The Indian Entrepreneur: Not CEO Material in the Valley!
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The Indian Entrepreneur: Not CEO Material in the Valley!

By siliconindia staff writer   |   Friday, 29 October 2004, 07:00 Hrs
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SAN JOSE: The U.S. may be the land of opportunities. The Silicon Valley has been called the Valley of Victories for many—but not for Indians who have been playing the startup game. In a recent research, siliconindia reveals some startling facts about the venture game and CEO-upstaging by investors.

Indians who have founded technology companies—in hardware, software, or innovative biotech—are in serious trouble, once they land some venture capital. In a study of over 62 companies that have secured funds in various stages—seed, series A, B, and so on— in the period of June 2003 to June 2004, more than 80 percent do not list the founder as their CEO this current year. The founder or founders have either gone on to become board members, playing no active role or simply awaiting the vesting period to expire; or have become Chief Technology Officers and vice presidents of engineering, product development or technologies. In some devastating incidents, the founders have left the company in an acrimonious ending.

Leading the replacement trend are companies that have sought funds from flagship venture companies of the Valley—Sequoia Capital, Kleiner Perkins, Matrix Partners, and others. In the most recent of cases, Pankaj Manglik left Aruba Wireless, this despite a very strong vote for him as CEO from the investors when this magazine was featuring him on the cover. The list continues, including companies like Centrata, CXO Systems, Cast Iron Systems, Sarvega, Telesym, Encover, Oblix, and a host of others.

The research maps some interesting trends:
· CEOs with an MBA or who come with some product marketing experience tend to last out—startups like Fieldglass, Virsa Systems, and others have managed to retain the founders as their CEOs, numbering at a laughable 8%.
· The series B funding is the Gordian knot—most founders are levitated to glorious board positions or CTOs once this round is complete. Many Indian founders have failed to cut this knot successfully.
· The technology-in-place is another bridge to cross—founders need to show that they can sell their technology to customers, or face being replaced by a sale expert in the CEO chair.
· An overwhelming 95 percent show the new CEO to be a Caucasian American, who has been a product marketing lead at a public or private company. Rarely has an Indian with similar experience become a CEO, though companies like Zettacore have brought in an Indian to be the Chief executive recently.

In stark contrast, companies in the service business that have got some venture fund have been remarkably successful in retaining the Indian founder as the CEO. What does this portend for the Indian “techie” who aspires to develop that “hot” technology, and is seeking funds? “Beware the venture capital game,” says a startup veteran who wishes to remain anonymous. “Unless you have a pedigree of a successful IPO or a fabulous acquisition, don’t take your CEO position for granted. You will be in command only till your idea has become a usable technology—and then you are wholly dispensable. All those good things you read about managing a company—values, team spirit, relationships, and so on are just text-book statements. The investors will be interested only in ensuring that the technology sells a million licenses, and mapping their exit strategies. And yes, Indians are NOT favorites in the management cadre. We are considered good “techies,” and no more.”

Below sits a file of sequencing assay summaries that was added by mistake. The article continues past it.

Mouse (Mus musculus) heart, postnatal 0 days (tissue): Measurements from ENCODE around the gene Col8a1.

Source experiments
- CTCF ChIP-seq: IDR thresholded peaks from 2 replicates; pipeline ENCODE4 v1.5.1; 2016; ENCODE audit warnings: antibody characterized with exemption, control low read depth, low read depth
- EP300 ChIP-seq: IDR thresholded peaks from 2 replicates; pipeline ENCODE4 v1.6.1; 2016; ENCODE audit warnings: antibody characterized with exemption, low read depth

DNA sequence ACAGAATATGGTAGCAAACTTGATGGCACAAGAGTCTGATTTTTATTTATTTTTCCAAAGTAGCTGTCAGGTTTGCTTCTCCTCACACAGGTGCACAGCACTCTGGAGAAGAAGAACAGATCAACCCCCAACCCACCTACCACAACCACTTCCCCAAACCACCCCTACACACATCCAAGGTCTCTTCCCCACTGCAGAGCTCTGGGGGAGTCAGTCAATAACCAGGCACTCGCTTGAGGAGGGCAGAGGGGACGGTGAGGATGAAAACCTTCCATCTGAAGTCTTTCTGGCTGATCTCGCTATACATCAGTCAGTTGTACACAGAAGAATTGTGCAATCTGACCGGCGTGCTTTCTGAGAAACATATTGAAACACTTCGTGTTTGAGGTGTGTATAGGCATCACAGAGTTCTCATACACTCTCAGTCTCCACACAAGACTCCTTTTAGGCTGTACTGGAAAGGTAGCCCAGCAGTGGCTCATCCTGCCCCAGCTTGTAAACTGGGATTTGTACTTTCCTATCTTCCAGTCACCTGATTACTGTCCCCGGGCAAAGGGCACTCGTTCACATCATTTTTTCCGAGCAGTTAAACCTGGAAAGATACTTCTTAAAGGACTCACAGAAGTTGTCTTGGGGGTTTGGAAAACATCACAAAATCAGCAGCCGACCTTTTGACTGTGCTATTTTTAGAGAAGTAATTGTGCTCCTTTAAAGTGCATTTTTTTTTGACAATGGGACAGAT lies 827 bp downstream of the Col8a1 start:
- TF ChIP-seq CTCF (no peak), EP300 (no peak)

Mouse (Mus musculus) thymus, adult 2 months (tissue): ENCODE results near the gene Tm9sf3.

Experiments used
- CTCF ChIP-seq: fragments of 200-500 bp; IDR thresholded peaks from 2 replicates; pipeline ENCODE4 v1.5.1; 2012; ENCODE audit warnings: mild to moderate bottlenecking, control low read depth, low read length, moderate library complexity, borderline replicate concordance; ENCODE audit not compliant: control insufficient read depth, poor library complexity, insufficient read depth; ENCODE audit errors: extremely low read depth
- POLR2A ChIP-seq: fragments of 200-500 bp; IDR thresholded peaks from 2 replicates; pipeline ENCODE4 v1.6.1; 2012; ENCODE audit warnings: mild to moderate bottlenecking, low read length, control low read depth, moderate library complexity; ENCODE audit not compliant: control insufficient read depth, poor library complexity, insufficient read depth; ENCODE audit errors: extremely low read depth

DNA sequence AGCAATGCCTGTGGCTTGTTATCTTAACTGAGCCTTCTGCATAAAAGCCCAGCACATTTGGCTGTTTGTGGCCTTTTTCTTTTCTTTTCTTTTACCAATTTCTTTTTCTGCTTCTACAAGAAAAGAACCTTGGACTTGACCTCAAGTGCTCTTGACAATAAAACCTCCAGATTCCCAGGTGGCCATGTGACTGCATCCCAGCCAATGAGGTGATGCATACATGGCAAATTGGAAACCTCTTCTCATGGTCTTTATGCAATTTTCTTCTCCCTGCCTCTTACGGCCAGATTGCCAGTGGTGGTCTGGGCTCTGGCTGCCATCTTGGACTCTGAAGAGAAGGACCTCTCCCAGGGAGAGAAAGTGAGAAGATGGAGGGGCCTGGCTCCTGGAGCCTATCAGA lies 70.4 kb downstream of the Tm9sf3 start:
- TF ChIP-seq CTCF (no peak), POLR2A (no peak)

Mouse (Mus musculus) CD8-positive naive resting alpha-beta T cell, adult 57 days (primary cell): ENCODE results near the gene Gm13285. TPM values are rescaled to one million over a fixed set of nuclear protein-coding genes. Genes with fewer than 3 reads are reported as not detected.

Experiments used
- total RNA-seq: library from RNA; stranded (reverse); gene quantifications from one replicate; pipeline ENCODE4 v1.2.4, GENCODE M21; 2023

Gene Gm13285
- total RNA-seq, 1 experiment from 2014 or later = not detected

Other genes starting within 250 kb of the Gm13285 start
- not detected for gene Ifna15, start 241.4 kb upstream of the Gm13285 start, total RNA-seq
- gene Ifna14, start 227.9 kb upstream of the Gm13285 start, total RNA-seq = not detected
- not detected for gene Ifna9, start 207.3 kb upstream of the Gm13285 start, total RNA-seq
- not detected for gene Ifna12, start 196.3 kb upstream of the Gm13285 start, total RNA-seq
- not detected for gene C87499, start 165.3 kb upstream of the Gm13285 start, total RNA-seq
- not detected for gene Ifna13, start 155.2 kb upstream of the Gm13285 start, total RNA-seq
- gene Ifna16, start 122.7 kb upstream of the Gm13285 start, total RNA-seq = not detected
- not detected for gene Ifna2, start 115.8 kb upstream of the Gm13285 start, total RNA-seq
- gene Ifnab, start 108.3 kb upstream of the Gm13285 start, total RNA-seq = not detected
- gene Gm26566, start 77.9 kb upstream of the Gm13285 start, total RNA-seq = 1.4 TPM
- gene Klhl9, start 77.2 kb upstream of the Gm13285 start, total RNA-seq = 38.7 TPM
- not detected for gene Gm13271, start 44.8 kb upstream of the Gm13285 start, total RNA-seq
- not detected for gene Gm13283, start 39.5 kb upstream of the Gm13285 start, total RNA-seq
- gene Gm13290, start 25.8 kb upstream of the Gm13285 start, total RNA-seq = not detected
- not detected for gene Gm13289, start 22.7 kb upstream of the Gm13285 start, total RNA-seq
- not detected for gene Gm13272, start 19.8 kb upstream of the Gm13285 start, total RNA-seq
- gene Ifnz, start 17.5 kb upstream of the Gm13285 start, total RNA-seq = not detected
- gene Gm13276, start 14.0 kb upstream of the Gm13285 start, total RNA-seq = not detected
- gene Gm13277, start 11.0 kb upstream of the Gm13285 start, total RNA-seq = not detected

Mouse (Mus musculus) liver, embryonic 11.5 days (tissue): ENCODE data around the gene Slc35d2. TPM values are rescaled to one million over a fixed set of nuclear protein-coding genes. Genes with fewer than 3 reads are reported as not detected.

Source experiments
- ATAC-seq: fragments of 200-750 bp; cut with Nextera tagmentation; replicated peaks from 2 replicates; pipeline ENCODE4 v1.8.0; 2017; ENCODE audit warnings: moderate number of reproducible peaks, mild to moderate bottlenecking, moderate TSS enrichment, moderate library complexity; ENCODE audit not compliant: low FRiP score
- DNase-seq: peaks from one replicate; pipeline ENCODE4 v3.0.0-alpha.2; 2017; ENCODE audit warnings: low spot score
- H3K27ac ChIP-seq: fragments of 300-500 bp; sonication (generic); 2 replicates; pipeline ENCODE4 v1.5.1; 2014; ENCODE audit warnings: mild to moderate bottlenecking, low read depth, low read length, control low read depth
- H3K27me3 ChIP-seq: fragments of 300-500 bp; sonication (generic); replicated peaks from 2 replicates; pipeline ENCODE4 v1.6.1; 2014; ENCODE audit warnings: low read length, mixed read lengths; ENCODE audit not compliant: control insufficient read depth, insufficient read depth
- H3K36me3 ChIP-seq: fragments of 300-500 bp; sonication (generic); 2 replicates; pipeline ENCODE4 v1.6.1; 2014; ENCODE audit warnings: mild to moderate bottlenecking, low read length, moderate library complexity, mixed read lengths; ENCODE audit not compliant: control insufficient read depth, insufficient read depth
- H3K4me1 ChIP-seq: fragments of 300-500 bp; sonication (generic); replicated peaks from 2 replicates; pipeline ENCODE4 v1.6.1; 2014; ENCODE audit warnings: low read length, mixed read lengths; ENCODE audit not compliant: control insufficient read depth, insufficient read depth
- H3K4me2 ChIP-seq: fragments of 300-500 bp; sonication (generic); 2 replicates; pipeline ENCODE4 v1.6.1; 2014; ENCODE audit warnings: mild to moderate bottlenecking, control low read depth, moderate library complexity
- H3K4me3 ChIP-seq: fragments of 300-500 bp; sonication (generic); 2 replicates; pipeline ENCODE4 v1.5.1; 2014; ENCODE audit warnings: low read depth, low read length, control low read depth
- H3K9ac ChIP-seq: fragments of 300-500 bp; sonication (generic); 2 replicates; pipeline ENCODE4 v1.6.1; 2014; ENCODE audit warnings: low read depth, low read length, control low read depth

Silicon India has also found some comparison facts:
· Israeli founders tend to retain their CEO titles, coming in at a whopping 54% of Israeli-founded companies still being led by the founders.
· Chinese founded companies do not list highly in seeking venture funds, and almost 90% of the companies are still headed by the founders.
· American founders remain CEO or play a very active role in the company even if an American CEO replaces them.

“It is our lack of peer networking and support from the community itself,” says Harvi Sachar, publisher of Silicon India, and a recent entrepreneur. “We frequently have seen pitches from PR firms who begin with, “Our client is a technology company, and it was founded by an Indian—now can we expect some coverage in your magazine?” Most times, the agency doesn’t even know what the magazine is about, and is blindly following the Indian founder’s suggestion. Whereas, if you notice mainstream media, the agency is only a paving force, and the CEO personally makes a pitch to the editorial. It shows our lack of maturity—as Indians, we tend to play down the importance of packaging ourselves as savvy, sophisticated business heads. How far is that going to get you?”

Silicon India has recently formed a CEO Forum, where it is inviting CEOs of Indian origin in the U.S. to informal networking sessions, where they could meet, share ideas and information, and play support roles to their businesses.


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